Saving it as index.html.gz encoded, or saving it as index.html
  decoded.  The latter requires filename transformation rules to be
  associated with the decoding process.  The former will reqire a
  client browsing a mirrored document hierarchy directly (using the
  file: method) to be able to do content negociation on it's own based
  on directory listings (when it looks for index.html it must find
  and correctly deocde index.html.gz).  This seems like a unnecessary
  complexety increase, and one which will probably not be made.  At
  the core of _my_ concern is the fact that, relatively simple
  clients, like w3mir and probably others will now need filename
  rules/mime types to be able to do it's work.  Until now the
  Content-type: header in server replies and (forced) presense of the
  SGML tag '<!DOCTYPE HTML...>' in local copies of text/html docs has
  been all the file-type rules needed, that is simple and non-complex.

- Scenario 1 is nonsensical because no encoding was added by the
  server over what the client should expect when asking for a .gz
  file.  And when requesting the .gz file the server did in fact not
  do _any_ content encoding negociation, there was only one choice,
  which did not deviate from what the client asked for directly.
  To illustrate: if the document is index.ps.gz then Content-Type is
  text/html and Content-Encoding is gzip.  Then the client might pipe
  the document though gzip and then into a html viewer to be viewed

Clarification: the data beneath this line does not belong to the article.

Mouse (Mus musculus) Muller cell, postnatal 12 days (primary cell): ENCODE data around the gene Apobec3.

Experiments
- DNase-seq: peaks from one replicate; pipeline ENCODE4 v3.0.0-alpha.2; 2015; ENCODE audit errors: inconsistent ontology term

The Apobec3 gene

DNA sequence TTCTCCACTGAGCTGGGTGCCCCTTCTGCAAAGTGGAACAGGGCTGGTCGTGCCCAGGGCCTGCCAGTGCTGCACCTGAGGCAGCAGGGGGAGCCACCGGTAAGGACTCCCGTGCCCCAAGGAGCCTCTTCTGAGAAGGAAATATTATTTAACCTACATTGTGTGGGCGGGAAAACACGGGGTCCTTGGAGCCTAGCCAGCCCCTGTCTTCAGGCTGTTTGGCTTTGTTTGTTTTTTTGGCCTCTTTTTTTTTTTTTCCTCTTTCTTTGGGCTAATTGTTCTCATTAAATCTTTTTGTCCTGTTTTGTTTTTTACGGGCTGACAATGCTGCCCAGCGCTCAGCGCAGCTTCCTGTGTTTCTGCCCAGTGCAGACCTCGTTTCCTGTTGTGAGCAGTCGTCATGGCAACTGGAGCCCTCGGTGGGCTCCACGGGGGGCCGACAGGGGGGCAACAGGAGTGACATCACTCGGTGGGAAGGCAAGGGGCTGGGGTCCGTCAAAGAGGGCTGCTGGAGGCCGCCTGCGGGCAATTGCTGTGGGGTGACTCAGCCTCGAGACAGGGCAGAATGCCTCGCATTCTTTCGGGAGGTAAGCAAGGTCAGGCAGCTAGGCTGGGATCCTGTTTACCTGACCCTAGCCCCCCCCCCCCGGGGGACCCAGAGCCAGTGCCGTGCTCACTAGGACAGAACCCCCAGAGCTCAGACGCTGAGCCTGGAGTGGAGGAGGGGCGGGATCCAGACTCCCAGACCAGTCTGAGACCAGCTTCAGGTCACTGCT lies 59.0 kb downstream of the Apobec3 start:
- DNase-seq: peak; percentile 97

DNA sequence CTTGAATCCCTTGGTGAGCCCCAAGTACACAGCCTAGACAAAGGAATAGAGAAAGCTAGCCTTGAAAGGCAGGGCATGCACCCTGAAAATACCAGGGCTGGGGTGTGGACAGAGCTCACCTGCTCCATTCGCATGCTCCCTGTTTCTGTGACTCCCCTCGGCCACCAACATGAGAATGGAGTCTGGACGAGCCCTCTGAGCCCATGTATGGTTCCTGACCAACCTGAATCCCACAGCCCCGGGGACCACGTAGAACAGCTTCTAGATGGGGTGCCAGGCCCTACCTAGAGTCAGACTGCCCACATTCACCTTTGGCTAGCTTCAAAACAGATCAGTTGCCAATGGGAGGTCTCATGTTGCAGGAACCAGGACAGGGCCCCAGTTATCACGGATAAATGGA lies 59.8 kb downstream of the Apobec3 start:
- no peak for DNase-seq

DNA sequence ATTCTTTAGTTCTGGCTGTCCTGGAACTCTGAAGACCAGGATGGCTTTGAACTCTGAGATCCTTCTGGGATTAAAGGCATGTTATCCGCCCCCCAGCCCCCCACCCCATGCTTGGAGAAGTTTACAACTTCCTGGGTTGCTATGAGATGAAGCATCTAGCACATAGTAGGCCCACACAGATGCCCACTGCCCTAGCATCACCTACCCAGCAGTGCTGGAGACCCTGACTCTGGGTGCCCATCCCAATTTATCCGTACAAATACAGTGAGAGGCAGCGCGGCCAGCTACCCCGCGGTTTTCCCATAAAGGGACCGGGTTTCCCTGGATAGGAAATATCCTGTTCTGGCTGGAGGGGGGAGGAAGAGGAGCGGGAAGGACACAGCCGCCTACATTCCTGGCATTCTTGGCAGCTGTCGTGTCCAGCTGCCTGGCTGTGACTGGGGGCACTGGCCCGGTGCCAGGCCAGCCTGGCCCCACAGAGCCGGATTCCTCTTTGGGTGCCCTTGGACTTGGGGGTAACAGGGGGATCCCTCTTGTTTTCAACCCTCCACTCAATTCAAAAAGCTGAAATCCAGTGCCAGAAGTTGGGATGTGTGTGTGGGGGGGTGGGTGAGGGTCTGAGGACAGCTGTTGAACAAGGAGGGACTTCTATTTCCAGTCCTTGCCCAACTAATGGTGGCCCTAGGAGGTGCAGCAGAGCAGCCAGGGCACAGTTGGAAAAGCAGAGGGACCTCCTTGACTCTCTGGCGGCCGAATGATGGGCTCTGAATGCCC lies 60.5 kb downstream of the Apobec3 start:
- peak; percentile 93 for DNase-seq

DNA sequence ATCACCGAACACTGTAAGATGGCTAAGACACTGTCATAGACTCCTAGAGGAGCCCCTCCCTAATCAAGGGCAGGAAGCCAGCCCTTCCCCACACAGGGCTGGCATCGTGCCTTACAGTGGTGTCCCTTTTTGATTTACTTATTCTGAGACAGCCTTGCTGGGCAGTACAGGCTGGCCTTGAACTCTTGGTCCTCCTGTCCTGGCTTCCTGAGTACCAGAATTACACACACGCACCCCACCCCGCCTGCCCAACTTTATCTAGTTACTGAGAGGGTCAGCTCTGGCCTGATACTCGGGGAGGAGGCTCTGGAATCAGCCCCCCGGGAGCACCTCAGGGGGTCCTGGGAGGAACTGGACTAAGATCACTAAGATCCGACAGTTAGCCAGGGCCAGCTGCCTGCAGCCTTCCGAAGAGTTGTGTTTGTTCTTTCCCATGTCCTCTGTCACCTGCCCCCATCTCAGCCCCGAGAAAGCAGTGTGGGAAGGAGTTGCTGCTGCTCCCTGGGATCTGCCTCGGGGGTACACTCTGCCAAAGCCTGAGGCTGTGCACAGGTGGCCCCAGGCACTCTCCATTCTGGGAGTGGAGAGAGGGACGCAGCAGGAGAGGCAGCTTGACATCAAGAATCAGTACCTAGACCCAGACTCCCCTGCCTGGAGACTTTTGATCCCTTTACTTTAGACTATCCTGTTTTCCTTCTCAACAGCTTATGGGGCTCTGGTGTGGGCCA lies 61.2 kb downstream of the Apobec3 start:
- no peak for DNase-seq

with no knowledge of file extentions in the http client, ... until
  it wants to save the document for the user, in which case it will
  either save it decoded or encoded as index.html.gz, only one is
  right.  If it saves the doc encoded as index.html.gz it will do the
  Right Thing given scenario 1.  But if it's in scenario 2 it will
  save it encoded as foo.ps.  To always do the Right Thing requires
  filename extention -> mime mappings.  And if the client has that it
  does not need to know the encoding in scenario 1, it can determine
  the encoding itself by the filename.

- In scenario 2 what you should do is always very clear and simple:
  you decode the encoded doc before handling it as usual, perhaps
  saveing it to disk using the filename you specified to the server.
  No mime types, no filename transformations.

Demonstration of present Content-Encoding usage:

Given the runtime directive 'AddEncoding x-gzip gz' it will report a
file named foo.gz to be of content-encoding x-gzip:

$ telnet www.math.uio.no 80
...
HEAD /~janl/foo.gz HTTP/1.0

HTTP/1.0 200 OK
Date: Sat, 14 Sep 1996 21:09:25 GMT
Server: Apache/1.1.1
Content-type: text/plain
Content-encoding: x-gzip
Content-length: 0
Last-modified: Sat, 14 Sep 1996 21:08:01 GMT

This usage is also present in w3c's own web server:

$ telnet www.w3.org 80
...
HEAD /pub/WWW/Protocols/HTTP/1.1/diff-v11-06to07.ps.gz HTTP/1.0

HTTP/1.0 200 Document follows
Server: CERN/3.0A
Date: Sat, 14 Sep 1996 22:15:42 GMT
Content-Encoding: gzip
Content-Type: application/postscript
Content-Length: 204470
Last-Modified: Thu, 05 Sep 1996 19:34:17 GMT


Regards,
  Nicolai Langfeldt
Received on Saturday, 14 September 1996 16:13:32 EDT